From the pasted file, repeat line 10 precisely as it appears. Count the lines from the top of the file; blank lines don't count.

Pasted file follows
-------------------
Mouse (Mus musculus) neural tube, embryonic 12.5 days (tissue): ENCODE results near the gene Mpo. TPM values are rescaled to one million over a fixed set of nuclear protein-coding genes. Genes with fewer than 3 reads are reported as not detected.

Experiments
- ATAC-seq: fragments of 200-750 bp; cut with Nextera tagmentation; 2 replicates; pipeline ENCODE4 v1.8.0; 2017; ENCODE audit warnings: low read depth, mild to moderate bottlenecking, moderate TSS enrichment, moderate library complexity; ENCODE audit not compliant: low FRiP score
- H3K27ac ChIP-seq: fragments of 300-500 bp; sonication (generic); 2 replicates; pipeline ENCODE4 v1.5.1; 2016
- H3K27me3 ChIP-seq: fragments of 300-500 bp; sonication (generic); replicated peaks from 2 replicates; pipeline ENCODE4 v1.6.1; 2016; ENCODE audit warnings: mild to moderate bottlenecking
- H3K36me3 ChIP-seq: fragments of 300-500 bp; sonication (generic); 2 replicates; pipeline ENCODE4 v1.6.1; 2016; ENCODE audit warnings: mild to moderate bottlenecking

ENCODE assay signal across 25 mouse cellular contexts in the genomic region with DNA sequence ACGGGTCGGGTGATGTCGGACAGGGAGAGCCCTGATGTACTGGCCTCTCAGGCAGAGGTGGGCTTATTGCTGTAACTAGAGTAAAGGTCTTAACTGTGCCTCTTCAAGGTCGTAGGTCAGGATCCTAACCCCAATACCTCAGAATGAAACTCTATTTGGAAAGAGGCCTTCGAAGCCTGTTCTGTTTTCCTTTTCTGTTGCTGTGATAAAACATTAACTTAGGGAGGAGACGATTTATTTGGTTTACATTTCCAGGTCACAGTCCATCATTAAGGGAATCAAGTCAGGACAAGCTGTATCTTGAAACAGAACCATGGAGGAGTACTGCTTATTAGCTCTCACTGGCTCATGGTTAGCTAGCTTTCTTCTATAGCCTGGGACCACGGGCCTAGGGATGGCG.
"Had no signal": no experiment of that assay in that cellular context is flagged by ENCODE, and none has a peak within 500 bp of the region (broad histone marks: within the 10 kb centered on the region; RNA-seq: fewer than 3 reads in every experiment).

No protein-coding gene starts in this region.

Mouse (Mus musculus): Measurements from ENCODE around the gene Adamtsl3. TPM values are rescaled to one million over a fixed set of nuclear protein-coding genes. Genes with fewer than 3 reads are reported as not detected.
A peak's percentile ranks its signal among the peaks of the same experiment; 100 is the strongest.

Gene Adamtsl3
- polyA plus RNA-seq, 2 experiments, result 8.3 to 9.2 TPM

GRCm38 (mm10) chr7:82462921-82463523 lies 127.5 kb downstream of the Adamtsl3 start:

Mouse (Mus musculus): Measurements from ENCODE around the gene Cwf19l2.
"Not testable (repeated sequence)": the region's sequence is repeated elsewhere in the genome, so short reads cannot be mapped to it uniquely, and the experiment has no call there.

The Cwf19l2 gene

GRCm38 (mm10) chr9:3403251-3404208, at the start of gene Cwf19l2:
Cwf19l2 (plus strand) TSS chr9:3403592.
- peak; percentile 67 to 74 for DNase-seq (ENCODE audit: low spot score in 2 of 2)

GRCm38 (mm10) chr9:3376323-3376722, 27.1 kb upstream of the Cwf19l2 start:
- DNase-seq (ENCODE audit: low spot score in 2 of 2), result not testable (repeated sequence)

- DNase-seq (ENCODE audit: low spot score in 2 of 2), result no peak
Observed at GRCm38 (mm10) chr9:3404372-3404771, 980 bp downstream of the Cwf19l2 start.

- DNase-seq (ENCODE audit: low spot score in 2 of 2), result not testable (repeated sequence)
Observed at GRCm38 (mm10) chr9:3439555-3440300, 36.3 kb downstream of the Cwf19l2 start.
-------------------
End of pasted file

Mouse (Mus musculus): Measurements from ENCODE around the gene Adamtsl3. TPM values are rescaled to one million over a fixed set of nuclear protein-coding genes. Genes with fewer than 3 reads are reported as not detected.